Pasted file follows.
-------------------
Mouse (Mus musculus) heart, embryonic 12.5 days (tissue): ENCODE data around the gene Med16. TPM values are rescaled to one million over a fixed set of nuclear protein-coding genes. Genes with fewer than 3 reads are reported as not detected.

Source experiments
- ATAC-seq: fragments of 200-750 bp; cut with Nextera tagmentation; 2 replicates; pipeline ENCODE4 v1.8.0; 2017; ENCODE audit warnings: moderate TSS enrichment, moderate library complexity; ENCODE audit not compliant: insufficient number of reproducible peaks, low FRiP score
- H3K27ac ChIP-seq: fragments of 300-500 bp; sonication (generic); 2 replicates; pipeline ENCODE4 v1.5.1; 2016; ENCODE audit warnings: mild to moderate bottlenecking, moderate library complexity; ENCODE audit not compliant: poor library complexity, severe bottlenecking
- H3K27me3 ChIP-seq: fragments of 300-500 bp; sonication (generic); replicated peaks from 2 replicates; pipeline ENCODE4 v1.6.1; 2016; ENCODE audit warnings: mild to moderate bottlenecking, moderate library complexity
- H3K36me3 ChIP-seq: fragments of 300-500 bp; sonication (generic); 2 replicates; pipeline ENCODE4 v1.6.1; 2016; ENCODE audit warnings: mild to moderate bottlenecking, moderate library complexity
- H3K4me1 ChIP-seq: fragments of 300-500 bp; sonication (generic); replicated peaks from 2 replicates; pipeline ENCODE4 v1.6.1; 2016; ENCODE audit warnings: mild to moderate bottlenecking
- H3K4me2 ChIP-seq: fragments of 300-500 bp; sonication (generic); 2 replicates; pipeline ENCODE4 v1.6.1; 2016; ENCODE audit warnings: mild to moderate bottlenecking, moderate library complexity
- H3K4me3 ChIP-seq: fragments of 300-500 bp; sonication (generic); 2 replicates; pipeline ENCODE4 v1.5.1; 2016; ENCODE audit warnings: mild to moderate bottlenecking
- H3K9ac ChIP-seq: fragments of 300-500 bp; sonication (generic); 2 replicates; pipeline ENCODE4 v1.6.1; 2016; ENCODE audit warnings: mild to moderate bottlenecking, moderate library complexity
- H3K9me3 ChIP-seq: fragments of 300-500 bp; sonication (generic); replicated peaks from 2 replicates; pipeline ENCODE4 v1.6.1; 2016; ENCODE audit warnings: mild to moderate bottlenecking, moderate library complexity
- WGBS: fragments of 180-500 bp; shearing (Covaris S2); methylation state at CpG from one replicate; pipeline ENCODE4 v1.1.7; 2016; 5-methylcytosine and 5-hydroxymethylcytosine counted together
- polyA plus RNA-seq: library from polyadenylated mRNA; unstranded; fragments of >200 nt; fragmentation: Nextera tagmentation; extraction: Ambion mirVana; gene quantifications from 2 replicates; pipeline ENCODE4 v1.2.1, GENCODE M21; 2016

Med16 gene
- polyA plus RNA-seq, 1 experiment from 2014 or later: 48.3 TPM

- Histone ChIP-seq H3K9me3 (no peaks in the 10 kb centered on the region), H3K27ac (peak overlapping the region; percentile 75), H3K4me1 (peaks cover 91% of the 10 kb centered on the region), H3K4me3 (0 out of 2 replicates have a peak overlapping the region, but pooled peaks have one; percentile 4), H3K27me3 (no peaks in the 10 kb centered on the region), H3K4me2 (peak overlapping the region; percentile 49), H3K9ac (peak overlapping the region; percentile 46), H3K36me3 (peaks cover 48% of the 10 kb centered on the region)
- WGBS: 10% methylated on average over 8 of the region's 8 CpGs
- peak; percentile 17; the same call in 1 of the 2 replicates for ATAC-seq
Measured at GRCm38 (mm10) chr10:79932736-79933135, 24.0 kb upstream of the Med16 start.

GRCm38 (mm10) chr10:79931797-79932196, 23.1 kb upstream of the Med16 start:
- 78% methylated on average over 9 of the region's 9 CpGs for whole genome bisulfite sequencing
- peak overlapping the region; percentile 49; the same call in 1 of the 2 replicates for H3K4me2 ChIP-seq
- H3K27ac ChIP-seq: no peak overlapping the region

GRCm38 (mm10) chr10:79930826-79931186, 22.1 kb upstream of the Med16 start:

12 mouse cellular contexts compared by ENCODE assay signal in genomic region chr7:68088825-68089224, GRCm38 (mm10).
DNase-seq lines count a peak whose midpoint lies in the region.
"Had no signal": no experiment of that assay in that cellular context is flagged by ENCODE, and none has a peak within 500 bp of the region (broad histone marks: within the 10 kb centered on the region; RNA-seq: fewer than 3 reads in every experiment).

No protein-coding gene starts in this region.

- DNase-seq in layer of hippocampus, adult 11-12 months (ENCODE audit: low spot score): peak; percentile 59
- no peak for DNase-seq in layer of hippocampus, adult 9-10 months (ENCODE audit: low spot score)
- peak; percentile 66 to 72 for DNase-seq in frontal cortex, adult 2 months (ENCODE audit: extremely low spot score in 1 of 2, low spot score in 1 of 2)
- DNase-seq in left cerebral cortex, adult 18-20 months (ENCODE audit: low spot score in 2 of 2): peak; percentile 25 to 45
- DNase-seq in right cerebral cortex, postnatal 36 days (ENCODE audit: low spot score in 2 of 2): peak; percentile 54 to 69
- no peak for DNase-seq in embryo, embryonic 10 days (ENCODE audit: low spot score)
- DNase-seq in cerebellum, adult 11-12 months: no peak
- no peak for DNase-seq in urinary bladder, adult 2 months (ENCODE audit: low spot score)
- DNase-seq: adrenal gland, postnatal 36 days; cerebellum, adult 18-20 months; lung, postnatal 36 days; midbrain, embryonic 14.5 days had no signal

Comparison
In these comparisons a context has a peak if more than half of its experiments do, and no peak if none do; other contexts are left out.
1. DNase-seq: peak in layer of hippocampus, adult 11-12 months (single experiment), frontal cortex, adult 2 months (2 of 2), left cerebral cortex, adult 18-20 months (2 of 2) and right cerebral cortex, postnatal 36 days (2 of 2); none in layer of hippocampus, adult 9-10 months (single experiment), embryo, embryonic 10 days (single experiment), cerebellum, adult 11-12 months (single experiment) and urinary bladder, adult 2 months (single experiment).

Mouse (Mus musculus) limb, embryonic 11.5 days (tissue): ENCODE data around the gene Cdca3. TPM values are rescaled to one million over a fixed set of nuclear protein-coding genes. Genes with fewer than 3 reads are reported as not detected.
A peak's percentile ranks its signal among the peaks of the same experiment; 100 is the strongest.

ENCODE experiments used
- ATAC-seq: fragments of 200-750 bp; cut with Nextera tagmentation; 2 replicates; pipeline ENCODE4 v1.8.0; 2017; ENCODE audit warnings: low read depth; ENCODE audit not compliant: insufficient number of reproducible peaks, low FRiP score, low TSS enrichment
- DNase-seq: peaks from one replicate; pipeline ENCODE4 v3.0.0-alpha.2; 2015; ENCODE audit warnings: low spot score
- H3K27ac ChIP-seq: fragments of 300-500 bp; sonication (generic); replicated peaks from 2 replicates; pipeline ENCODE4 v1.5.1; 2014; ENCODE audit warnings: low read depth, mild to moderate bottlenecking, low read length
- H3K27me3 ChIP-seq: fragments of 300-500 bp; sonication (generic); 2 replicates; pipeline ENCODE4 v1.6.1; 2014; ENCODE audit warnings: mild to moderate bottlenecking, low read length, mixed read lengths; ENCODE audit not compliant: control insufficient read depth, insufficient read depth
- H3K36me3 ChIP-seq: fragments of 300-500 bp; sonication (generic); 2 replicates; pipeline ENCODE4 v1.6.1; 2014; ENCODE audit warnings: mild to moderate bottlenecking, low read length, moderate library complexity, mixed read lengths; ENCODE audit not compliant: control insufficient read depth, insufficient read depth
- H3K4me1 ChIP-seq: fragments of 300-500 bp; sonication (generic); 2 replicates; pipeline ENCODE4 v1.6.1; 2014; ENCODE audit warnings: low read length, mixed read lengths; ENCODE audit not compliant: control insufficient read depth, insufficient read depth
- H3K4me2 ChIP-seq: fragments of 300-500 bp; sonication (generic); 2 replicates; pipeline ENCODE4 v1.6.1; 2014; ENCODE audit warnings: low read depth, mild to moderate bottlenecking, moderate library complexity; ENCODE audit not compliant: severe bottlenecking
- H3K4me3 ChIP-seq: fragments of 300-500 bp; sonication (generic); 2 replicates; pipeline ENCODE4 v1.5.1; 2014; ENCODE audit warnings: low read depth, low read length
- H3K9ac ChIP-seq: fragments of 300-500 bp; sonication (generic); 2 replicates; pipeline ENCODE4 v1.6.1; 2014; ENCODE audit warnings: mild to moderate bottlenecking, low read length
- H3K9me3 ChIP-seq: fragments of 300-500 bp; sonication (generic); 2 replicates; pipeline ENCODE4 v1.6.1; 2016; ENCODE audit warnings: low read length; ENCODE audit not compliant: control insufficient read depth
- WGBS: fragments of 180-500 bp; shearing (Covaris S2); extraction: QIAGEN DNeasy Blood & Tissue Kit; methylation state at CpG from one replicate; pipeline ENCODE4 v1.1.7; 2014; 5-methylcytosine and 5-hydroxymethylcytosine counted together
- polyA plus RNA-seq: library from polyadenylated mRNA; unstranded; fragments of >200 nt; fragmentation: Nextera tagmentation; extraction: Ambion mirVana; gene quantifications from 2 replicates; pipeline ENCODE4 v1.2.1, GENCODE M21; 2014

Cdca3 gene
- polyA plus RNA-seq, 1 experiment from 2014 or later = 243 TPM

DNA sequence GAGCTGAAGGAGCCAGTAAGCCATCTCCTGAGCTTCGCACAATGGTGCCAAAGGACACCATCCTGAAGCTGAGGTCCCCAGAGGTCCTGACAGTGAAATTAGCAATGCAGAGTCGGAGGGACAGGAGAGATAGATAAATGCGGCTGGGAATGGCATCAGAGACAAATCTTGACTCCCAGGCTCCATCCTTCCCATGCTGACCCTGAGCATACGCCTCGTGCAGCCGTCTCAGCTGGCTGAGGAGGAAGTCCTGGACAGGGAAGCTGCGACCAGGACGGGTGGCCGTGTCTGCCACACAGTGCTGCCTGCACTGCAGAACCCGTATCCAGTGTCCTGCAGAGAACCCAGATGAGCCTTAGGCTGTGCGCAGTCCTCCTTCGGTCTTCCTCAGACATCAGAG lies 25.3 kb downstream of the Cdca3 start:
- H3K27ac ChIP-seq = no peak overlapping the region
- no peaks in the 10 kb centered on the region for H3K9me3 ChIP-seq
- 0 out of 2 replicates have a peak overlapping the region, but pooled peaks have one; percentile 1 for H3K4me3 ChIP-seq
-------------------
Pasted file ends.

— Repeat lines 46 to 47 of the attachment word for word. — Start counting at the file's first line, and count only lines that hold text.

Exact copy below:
- H3K27ac ChIP-seq: fragments of 300-500 bp; sonication (generic); replicated peaks from 2 replicates; pipeline ENCODE4 v1.5.1; 2014; ENCODE audit warnings: low read depth, mild to moderate bottlenecking, low read length
- H3K27me3 ChIP-seq: fragments of 300-500 bp; sonication (generic); 2 replicates; pipeline ENCODE4 v1.6.1; 2014; ENCODE audit warnings: mild to moderate bottlenecking, low read length, mixed read lengths; ENCODE audit not compliant: control insufficient read depth, insufficient read depth